Babies are miracles. But even with knowing all the scientific engineering that goes into creating a new human being I still had blinders on, because I was so excited to be pregnant. I never gave much thought to the vital organs that were being formed from the moment of conception. Naively, I just assumed that the hardest part was making the baby. When everything checked out after birth I exhaled a sigh of joyful relief. I never seriously considered something happening to the baby after I brought him home from the hospital. Then God said let there be life and I really grew up.
Kids are not excluded from illness simply because it is not on a parent’s radar. They get sick. Then parents get sick from the kid germs. In terms of immunity I rebuilt the Great Wall of China after my first born, because he was sick every time he got better! There I was blowing my nose and coughing my head off right along with him. But those were viruses that we came out better for having had. I didn’t have to worry about the fate of my children when they got ill. As I watched other families around me I realized that was a blessing.
My son’s former travel baseball coach has focal segmental glomerulosclerosis, a mouthful of a disease that in layman’s terms hinders the kidneys from properly filtering the blood in his body. The wait time for a deceased donor kidney is roughly three to six years. A deceased donor kidney will last about 10 years. A living donor kidney has a much longer life span. It will last around 15 to 20 years. This young man has a whole new playing field to contend with, and the rules are not fair. Since December 2016 he has been going to dialysis three times a week. Each treatment lasts for 3 1/2 hours. As a parent it is difficult to hear about any child or young adult in such dire medical need.
While my children were growing up I was concerned with colds, pneumonia, bronchitis, ear and throat infections, not organs going bad. I was slow to realize there are scenarios that warrant a bigger anguish. As parents, when any child or young adult is faced with a life and death situation brought on by illness in the prime of their life we can question the fairness of it all, but the answer to why will elude us. So much of the outcome is out of our hands. But there is something we can control—making the choice to be an organ donor. Whether it be kids helping kids or kids helping adults, giving the gift of life back to someone is a moving experience.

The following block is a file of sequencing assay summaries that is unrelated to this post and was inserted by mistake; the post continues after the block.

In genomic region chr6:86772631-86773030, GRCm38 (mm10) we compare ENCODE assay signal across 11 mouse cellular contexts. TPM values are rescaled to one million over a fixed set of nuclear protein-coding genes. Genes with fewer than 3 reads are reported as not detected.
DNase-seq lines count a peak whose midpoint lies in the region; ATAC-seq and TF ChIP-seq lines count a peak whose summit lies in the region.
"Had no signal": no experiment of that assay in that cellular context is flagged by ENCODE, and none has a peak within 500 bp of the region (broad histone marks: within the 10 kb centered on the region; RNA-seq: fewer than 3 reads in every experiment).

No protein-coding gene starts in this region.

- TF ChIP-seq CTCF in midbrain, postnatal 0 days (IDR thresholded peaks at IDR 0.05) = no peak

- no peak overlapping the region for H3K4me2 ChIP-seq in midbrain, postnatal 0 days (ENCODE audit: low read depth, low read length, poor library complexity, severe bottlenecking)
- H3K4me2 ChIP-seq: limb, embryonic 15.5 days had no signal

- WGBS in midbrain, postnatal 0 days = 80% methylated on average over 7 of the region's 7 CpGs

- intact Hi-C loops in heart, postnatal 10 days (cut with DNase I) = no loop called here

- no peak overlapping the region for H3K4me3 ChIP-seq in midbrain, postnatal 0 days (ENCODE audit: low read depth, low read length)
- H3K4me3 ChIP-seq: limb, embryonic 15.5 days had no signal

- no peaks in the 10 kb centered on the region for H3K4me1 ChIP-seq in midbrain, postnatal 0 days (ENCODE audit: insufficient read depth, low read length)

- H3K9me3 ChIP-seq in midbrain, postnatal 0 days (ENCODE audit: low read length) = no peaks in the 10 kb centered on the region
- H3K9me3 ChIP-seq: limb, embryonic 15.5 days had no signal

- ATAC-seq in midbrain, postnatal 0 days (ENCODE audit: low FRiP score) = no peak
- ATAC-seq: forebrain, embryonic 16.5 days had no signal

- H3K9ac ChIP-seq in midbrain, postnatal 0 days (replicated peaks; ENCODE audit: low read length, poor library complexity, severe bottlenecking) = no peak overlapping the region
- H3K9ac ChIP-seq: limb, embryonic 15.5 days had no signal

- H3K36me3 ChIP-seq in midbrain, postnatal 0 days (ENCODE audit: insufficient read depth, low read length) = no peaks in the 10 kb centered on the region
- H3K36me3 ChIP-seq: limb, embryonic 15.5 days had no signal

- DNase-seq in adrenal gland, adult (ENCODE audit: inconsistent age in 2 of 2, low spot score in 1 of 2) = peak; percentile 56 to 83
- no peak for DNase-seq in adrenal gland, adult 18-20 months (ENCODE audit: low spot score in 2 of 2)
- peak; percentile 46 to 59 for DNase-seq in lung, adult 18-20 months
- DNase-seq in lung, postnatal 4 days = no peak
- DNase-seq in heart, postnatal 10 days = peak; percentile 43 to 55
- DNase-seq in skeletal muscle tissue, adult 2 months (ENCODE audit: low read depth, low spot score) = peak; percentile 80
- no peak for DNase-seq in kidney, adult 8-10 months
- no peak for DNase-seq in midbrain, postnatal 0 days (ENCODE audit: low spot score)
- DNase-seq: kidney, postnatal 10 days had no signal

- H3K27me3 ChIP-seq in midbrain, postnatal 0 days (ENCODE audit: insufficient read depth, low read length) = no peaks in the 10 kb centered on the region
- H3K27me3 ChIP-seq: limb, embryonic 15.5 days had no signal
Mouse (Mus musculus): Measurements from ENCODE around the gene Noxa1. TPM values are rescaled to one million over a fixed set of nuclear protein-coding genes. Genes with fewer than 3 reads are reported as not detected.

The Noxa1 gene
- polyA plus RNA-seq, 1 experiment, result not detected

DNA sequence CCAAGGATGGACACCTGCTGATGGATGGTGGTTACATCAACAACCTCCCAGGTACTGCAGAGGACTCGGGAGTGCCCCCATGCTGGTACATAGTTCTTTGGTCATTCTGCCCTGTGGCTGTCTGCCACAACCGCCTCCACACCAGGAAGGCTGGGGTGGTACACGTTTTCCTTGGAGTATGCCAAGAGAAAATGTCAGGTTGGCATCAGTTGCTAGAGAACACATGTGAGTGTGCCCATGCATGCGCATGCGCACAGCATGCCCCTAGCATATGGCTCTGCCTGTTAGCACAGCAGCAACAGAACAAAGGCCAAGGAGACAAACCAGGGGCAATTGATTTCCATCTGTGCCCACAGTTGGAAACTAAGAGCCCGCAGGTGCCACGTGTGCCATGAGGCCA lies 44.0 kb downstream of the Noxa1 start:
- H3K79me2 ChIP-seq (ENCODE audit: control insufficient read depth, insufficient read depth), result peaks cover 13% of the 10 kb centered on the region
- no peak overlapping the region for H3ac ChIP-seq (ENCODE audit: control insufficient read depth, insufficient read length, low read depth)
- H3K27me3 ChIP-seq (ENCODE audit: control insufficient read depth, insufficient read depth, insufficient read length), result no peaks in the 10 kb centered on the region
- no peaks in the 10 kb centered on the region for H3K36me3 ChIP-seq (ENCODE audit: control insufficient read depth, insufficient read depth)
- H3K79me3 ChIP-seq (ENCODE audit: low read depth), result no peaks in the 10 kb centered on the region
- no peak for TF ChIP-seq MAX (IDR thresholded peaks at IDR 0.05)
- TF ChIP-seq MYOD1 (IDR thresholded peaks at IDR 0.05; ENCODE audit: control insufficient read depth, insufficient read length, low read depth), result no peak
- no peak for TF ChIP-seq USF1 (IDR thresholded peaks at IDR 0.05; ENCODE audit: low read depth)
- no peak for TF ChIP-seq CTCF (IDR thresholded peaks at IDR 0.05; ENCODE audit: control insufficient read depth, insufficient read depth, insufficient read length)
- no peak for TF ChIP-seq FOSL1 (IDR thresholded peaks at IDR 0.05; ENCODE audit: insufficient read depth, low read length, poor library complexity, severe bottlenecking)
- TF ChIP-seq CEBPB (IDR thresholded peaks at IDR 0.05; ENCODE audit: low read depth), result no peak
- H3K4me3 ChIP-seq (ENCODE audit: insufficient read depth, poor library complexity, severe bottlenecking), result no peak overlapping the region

Dr. Spock’s Baby and Child Care book didn’t have chapters dedicated to disease, accidents, drownings, or suicide, leaving a parent taken by surprise when unforeseen circumstances exert a toll on healthy and unhealthy alike. It is heartbreaking to watch a loved one pass, but maybe the unbearable loss can turn into a more bearable pain if you consider and act on donating an organ or tissue. Contributing to the beginning of an end could act as a salve for the open wound on your heart by aiding someone else in need to live.
Spreading the news of organ donation is a no brainer decision, because reaching out to actively help means so much more than just reading about doing it. For all invested parties it is worthwhile to keep an open mind. The opportunity to live on with a deceased loved one is a positive outcome to a difficult situation.